MIS New Zealand’s trawl through yet more extraordinary stories and rumours.

Nailing Oracle

Nail bars have been sprouting all over the place, and no wonder. Manicures and pedicures help body, soul—and business. Just ask Oracle. The software giant has advertised for a “very special, highly professional manicurist” to work on-site at its Redwood Shores, California, complex.

The advertisement calls for candidates to “prescribe appropriate nail products and services, educate clients in home-care nail maintenance, and must be familiar with common nail disorders”. In addition to “excellent sanitation habits, the ability to produce a precise, lasting polish application, and the ability to communicate effectively”, aspiring Oracle nail gurus must have “proficient skills in hand and foot treatments [such as] nail enhancements including acrylics, gel, fibreglass and silk”. Is this proof working at Oracle is nail-bitingly stressful?

Crisis communications

Some great tips on how to deal with the media, intended for IT people, came our way recently from Media Training WW. Among the ‘presentation tips’ for public relations professional events, under ‘Speaking/Presentation Tips’ was this little gem:

“Clichés work great with the media but make you sound unintelligent when delivering a speech.” Ah! Now we understand the rampant proliferation of “going forward” and “value added” when IT suppliers talk to our journalists. They actually believe clichés work great with us

Who says booze is bad for you?

Now you can drink with a conscience. Booze, the constant companion of many, has been vindicated – as saviour of the cell phone. Researchers from Saint Louis University have discovered a way of powering batteries with alcohol, in a version of the biofuel cell.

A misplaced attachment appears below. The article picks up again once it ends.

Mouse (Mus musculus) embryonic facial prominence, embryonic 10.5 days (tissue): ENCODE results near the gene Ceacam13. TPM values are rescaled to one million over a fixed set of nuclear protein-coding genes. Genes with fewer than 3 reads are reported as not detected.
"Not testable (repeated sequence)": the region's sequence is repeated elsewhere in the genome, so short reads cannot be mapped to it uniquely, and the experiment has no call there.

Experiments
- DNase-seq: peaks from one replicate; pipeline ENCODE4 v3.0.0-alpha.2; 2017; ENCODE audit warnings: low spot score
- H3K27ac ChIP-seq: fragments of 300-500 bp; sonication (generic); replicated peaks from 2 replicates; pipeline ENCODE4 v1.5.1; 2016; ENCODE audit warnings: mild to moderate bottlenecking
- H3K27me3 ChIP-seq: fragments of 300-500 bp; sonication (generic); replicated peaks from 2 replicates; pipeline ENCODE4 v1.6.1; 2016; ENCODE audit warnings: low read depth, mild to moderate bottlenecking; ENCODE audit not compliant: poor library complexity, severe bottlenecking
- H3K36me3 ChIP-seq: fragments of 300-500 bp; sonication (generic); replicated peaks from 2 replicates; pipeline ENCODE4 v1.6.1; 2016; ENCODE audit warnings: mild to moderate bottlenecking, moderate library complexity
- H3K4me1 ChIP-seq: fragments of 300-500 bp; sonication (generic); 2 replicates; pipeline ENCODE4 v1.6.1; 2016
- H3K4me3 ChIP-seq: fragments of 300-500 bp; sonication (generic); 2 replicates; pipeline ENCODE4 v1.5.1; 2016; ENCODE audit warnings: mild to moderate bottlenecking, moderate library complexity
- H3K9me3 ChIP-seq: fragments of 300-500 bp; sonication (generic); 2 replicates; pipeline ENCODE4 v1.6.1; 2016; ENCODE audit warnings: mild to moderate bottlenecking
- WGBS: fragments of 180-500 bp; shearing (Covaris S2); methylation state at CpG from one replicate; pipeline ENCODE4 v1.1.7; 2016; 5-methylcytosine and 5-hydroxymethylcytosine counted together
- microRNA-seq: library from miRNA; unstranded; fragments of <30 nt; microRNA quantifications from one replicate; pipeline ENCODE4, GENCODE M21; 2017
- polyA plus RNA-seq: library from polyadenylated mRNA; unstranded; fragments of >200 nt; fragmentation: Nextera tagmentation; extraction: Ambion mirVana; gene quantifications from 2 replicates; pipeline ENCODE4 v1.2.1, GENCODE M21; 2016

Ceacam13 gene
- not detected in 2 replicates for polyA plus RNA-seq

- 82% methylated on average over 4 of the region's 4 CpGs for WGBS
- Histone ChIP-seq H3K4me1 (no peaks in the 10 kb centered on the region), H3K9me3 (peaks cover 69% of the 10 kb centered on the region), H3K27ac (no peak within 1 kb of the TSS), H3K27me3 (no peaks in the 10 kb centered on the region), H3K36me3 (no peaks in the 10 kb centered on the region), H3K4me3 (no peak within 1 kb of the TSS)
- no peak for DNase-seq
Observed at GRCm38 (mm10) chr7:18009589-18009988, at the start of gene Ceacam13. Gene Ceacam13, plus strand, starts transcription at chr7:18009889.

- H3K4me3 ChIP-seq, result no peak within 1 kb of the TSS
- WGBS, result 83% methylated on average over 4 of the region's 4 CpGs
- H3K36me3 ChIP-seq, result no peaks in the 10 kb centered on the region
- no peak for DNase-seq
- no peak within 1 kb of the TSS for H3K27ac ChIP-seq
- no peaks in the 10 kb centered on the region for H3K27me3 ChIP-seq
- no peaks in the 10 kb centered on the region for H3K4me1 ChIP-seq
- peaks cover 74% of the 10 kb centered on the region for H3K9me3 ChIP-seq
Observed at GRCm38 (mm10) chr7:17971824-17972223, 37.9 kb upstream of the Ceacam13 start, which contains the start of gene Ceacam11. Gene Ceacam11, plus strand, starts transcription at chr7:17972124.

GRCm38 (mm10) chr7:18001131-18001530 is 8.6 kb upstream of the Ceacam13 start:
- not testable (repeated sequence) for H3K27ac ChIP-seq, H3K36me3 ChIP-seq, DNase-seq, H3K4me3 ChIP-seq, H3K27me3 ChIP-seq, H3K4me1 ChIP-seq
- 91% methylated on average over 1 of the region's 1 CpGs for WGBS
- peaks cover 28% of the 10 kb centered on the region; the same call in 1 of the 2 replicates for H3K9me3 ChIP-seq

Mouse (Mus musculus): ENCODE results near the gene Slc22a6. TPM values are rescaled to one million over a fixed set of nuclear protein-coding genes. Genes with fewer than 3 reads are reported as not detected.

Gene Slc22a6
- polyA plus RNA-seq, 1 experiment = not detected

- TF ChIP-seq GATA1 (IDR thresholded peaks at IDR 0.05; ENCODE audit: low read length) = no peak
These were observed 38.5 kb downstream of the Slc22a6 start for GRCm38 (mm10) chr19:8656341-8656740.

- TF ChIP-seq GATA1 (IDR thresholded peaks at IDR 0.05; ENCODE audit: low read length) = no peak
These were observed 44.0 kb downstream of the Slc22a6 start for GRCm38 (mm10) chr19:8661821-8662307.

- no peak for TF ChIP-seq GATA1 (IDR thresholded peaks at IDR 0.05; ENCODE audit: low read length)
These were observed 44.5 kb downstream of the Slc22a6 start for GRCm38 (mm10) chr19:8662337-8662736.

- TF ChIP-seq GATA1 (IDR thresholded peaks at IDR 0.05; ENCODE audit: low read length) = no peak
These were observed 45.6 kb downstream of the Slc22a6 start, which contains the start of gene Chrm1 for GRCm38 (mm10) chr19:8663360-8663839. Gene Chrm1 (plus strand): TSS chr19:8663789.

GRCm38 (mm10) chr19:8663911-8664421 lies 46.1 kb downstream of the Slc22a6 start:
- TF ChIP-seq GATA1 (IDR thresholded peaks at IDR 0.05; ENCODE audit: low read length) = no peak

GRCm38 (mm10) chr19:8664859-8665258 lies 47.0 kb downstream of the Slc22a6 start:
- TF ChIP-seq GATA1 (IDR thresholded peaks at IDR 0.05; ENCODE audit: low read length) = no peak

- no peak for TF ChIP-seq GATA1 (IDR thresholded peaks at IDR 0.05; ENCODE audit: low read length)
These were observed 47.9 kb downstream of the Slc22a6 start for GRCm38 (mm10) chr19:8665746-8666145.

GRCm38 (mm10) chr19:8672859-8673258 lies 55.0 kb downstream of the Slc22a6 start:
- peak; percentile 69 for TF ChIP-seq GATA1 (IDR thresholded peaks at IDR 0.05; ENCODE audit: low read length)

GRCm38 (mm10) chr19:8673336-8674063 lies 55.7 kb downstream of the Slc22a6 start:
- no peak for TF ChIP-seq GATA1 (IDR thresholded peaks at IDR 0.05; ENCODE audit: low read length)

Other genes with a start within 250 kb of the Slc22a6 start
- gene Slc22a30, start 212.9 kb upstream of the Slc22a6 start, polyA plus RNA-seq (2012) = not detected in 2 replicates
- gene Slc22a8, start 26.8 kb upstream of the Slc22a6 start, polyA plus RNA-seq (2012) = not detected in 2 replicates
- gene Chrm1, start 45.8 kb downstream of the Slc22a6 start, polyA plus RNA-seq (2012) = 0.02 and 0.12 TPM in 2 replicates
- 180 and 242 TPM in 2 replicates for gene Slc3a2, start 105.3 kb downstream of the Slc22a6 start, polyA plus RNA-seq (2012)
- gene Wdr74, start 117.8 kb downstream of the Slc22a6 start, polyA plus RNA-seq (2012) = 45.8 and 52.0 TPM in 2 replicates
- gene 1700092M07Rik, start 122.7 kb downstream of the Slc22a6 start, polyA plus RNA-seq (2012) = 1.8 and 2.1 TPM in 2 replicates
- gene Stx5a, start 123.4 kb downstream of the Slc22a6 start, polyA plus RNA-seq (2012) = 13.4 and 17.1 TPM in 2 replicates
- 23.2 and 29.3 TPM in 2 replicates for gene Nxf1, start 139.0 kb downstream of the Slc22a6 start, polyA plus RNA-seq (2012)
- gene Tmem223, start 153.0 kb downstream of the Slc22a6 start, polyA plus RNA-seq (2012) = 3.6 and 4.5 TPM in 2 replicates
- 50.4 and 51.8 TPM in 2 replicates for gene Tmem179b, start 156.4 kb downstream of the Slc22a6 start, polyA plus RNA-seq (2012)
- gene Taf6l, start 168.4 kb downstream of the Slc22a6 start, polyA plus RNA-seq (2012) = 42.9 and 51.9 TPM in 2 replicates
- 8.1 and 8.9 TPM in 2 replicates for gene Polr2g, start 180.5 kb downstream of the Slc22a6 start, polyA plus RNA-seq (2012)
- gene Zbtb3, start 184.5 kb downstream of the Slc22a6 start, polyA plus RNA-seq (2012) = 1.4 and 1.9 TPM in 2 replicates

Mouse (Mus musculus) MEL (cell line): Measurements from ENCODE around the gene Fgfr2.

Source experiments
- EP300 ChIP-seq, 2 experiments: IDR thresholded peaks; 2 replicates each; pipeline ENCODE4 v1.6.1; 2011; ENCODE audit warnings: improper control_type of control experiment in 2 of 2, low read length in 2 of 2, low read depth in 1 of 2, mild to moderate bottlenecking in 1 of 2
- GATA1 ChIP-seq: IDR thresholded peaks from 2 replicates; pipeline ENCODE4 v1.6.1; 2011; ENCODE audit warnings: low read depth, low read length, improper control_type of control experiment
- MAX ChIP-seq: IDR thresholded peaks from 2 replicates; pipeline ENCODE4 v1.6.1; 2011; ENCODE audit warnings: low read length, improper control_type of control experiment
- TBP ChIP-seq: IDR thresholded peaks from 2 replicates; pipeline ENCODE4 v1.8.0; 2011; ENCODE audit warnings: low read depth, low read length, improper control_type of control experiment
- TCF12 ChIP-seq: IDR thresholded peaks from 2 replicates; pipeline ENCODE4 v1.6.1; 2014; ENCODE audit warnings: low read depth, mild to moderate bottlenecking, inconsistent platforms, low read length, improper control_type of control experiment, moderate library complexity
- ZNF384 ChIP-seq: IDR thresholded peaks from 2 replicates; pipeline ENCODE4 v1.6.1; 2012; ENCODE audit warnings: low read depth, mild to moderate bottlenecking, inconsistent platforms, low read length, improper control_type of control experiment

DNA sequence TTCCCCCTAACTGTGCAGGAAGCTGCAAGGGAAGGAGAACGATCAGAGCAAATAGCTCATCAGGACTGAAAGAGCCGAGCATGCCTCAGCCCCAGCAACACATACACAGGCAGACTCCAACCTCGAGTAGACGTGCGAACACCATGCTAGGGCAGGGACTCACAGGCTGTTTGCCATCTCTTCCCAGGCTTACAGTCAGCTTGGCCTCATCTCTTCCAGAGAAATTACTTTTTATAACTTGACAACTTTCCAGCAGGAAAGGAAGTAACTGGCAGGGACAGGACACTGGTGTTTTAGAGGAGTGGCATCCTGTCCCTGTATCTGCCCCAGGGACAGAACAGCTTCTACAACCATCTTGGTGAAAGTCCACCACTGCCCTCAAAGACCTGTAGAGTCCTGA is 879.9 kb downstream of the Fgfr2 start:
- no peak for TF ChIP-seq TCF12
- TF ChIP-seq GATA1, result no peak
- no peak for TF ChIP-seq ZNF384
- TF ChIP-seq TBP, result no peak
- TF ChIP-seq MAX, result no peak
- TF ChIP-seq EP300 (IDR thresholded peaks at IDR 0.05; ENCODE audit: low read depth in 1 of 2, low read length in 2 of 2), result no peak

While a standard fuel cell works by continuously changing the chemical energy of a fuel and an oxidant to create electrical energy, a biofuel cell uses biological molecules, or enzymes, to catalyse this reaction.

“You can use any alcohol. You will be able to pour it straight out of the bottle and into your battery,” graduate student Nick Akers, one of the research team members, told Wired News. “We have run it on various types. It didn’t like carbonated beer and doesn’t seem fond of wine, but any other works fine.” The new battery can generate two milliwatts of power per effective square centimetre. The average cell phone requires 500 milliwatts to operate. The finished product is expected to be available a year later.

Away with the fairies

Microsoft chief executive Steve Ballmer told the company’s clients it took anti-competitive actions because it failed to realise how dominant it was in the market. Ballmer claims in an email sent to customers: “Even five years ago, we still tended to think of ourselves as the small start-up.” What?

Spam of the month

“Lie detector is 82 per cent accurate!!! Never be lied to again,” reads the enticing spam offer. Hmm, this could be useful for those irrepressible IT vendors – but how do we know about the other 18 per cent of the time … ?,

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